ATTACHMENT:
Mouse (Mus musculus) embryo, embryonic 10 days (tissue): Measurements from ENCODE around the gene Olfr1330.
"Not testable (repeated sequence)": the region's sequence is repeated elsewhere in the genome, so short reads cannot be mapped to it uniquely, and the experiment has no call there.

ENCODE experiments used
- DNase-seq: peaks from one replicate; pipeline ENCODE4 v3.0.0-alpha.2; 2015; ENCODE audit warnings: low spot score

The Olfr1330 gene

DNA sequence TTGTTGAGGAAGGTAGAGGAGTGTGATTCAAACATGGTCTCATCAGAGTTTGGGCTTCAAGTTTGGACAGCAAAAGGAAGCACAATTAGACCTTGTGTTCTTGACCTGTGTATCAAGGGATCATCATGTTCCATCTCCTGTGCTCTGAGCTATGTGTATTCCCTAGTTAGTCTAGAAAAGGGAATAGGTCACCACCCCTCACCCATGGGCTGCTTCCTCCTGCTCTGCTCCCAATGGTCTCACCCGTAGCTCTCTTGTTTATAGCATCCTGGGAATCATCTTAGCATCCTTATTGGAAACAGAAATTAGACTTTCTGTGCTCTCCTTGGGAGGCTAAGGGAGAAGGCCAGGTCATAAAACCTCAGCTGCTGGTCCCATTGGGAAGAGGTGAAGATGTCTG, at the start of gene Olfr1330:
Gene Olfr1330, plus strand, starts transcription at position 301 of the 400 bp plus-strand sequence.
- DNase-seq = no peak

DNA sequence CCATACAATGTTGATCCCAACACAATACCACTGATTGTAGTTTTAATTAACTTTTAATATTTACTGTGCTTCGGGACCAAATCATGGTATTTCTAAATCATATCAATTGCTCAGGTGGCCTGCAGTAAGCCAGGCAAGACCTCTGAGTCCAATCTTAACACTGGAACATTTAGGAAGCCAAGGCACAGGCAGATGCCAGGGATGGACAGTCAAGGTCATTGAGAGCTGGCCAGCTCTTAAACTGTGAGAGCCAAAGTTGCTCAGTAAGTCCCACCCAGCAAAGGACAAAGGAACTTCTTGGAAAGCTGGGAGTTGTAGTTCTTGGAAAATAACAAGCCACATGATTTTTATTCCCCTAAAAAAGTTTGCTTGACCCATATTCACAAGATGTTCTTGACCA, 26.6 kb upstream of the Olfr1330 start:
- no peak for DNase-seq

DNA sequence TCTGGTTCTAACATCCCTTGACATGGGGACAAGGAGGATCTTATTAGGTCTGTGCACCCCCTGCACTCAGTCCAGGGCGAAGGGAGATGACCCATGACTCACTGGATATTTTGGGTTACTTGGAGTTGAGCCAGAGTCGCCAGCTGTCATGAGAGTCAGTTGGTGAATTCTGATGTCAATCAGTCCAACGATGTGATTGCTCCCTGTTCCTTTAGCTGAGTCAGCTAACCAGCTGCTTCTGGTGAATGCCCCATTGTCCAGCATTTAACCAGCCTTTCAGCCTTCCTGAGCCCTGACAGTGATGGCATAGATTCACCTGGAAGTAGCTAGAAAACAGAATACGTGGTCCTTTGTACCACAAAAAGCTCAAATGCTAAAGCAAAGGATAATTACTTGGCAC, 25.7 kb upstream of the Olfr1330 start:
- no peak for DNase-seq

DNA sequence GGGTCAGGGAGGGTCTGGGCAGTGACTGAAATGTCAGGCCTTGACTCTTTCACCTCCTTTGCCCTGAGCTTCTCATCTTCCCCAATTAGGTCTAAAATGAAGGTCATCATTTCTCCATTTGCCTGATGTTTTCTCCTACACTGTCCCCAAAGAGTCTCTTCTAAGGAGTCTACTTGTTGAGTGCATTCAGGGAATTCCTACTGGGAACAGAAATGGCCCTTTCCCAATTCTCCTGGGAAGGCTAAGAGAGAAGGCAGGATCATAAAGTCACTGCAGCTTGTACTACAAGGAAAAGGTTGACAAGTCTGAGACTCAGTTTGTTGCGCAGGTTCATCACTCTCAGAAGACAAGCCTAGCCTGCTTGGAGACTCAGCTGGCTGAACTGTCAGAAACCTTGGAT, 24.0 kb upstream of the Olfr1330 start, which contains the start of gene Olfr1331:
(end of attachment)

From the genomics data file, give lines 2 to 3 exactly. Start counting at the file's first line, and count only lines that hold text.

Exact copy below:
"Not testable (repeated sequence)": the region's sequence is repeated elsewhere in the genome, so short reads cannot be mapped to it uniquely, and the experiment has no call there.

ENCODE experiments used